Slide Show: 2013 ASCO Breast Cancer Symposium

December 22, 2013

This slide show includes some of the highlights from the 2013 ASCO Breast Cancer Symposium, including a study looking at how many women know their breast cancer risk, a study on cardiovascular risk in DCIS patients treated with radiation, and more.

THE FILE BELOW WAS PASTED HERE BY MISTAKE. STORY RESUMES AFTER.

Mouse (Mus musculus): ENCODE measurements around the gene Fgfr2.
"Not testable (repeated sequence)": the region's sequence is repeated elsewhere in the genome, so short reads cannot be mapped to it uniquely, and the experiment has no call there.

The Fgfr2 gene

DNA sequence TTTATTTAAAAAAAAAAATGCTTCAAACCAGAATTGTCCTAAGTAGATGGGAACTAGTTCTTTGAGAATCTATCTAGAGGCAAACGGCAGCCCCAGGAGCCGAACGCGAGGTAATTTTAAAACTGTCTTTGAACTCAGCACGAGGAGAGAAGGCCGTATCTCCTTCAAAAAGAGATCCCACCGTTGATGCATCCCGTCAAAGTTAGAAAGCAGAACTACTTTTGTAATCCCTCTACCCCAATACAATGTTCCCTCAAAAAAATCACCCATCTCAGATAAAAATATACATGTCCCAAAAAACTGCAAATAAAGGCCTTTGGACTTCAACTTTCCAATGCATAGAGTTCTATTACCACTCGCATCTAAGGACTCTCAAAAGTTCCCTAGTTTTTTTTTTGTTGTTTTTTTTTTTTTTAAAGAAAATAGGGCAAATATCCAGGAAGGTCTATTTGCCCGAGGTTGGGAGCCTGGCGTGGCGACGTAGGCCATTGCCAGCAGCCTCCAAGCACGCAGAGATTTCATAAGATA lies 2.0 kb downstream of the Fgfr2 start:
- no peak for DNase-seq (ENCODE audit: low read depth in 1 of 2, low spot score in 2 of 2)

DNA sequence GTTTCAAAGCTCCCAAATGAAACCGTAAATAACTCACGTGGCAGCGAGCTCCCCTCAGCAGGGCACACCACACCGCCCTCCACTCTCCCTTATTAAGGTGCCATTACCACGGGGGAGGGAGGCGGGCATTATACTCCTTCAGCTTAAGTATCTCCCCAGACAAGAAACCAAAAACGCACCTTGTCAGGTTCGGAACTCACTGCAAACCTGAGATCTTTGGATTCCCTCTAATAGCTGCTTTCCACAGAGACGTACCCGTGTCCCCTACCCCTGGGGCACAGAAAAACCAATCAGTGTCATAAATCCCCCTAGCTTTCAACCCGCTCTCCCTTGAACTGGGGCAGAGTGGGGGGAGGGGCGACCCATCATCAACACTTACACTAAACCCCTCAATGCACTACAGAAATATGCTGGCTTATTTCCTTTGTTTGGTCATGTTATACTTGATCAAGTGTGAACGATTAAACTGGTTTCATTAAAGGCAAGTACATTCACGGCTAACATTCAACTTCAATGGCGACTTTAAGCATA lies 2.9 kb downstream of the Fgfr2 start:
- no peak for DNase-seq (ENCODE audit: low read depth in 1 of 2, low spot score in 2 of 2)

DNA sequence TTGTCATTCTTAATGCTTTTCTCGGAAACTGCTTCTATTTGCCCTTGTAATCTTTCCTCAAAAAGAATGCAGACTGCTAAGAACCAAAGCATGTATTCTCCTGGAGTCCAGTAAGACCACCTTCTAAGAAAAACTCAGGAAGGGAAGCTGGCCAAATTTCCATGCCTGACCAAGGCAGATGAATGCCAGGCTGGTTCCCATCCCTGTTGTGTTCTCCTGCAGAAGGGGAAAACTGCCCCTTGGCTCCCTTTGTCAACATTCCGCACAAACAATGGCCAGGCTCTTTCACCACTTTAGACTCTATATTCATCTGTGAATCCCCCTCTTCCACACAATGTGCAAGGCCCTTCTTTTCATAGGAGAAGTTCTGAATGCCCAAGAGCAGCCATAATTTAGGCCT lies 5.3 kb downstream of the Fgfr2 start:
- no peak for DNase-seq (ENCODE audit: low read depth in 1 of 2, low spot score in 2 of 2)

Slide 1: Survey Shows Many Women Get Their Breast Cancer Risk WrongWomen of different ethnic backgrounds tend to either overestimate or underestimate their risk of developing breast cancer by age 90, revealing a major gap in understanding life-time risk of breast cancer for the majority of women. The same study showed that 40% of woman undergoing a mammogram indicated that they have never had a conversation about breast cancer risk with their healthcare provider.Source: Herman JD, Herman SM. Women's understanding of personal breast cancer risk: Does ethnicity matter? 2013 ASCO Breast Cancer Symposium. Abstract 4.Slide 2: No Increased Cardiovascular Risk in DCIS Patients Treated With Radiotherapy Ductal carcinoma in situ (DCIS) patients treated with radiotherapy do not have an increased risk of cardiovascular morbidity or death compared with those treated with surgery alone, according to a study of more than 10,000 women in the Netherlands. In fact, the researchers found that after a median 10-year follow-up, women in the study had a lower risk of cardiovascular mortality when compared with the general population.Source: Boekel NB et al. Cardiovascular morbidity and mortality in patients treated for ductal carcinoma in situ of the breast. 2013 ASCO Breast Cancer Symposium. Abstract 58.Slide 3: Perioperative MRI Does Not Appear to Influence Recurrence of Breast Cancer in DCIS PatientsA retrospective analysis of 2,321 DCIS patients who underwent perioperative MRI showed that the procedure did not reduce the risk of breast cancer recurrence. The study showed no association of locoregional recurrence and perioperative MRI, even when patients did not receive radiation therapy. Whether patients benefit from this type of MRI is still unclear. Additional studies are needed.Source: Pilewskie ML et al. Association of MRI and locoregional recurrence (LRR) rates in ductal carcinoma in situ (DCIS) patients treated with or without radiation therapy (RT). 2013 ASCO Breast Cancer Symposium. Abstract 57.Slide 4: Proof of Principle Study Shows Potential of Shorter Breast MRI Exam for ScreeningAn abridged breast MRI protocol had a 99% negative predictive value in a small, single-center proof of principle trial, demonstrating accuracy of breast cancer detection on par with a full MRI protocol. Mammography is the current preferred screening method and MRI is not used for breast cancer screening due to costs and the time to create and process images, but the authors of this study see MRI as a potentially better imaging modality than mammography for detecting invasive and aggressive tumors.Source: Kuhl CK, Schrading S, Strobel K, Bieling H. Accelerated breast MRI for breast cancer screening. 2013 ASCO Breast Cancer Symposium. Abstract 21.Slide 5: Routine Tumor Genotyping a Win-Win: Feasible, Clinically Beneficial, and Can Hasten Targeted Therapy DevelopmentUsing a high-throughput tumor genotyping assay called Snapshot, researchers at the Massachusetts General Hospital Cancer Center evaluated 347 fixed tumor samples for the presence of 130 oncogenic driver mutations in 15 genes that currently have drug targets. Enrollment in clinical trials quadrupled for those patients who had their tumor genotyped. The authors conclude that tumor genotyping can be incorporate well into clinical practice to boost clinical trial enrollment and to aid in the development of targeted therapies for breast cancer.Source: Bardia A, Juric D, Isakoff SJ, et al. Impact of routine tumor genotyping on enrollment in targeted therapy trials for metastatic breast cancer (MBC): 4-year review. 2013 ASCO Breast Cancer Symposium. Abstract 145.Slide 6: Change in Receptor Status During Neoadjuvant Therapy Could Indicate a Better OutcomeA 398-patient study shows that changes in ER, PR, and HER2 status from the primary tumor to the residual disease after neoadjuvant chemotherapy are frequent. The study found that 40.7% of patients had a change in at least one biomarker, including 35.2% of patients whose tumors went from PR-positive to PR-negative. Patients with any marker change had a statistically significant improvement in 5-year recurrence-free survival (RFS) compared with patients without any receptor change, though no improvement was seen in overall survival (OS). But, a change from ER-positive to ER-negative status was associated with both a better RFS and OS.Source: Parinyanitikul N, Lei X, Chavez-Mac Gregor M, et al. Receptor status change from primary to residual breast cancer after neoadjuvant chemotherapy (NCT) and analysis of survival outcome. 2013 ASCO Breast Cancer Symposium. Abstract 48.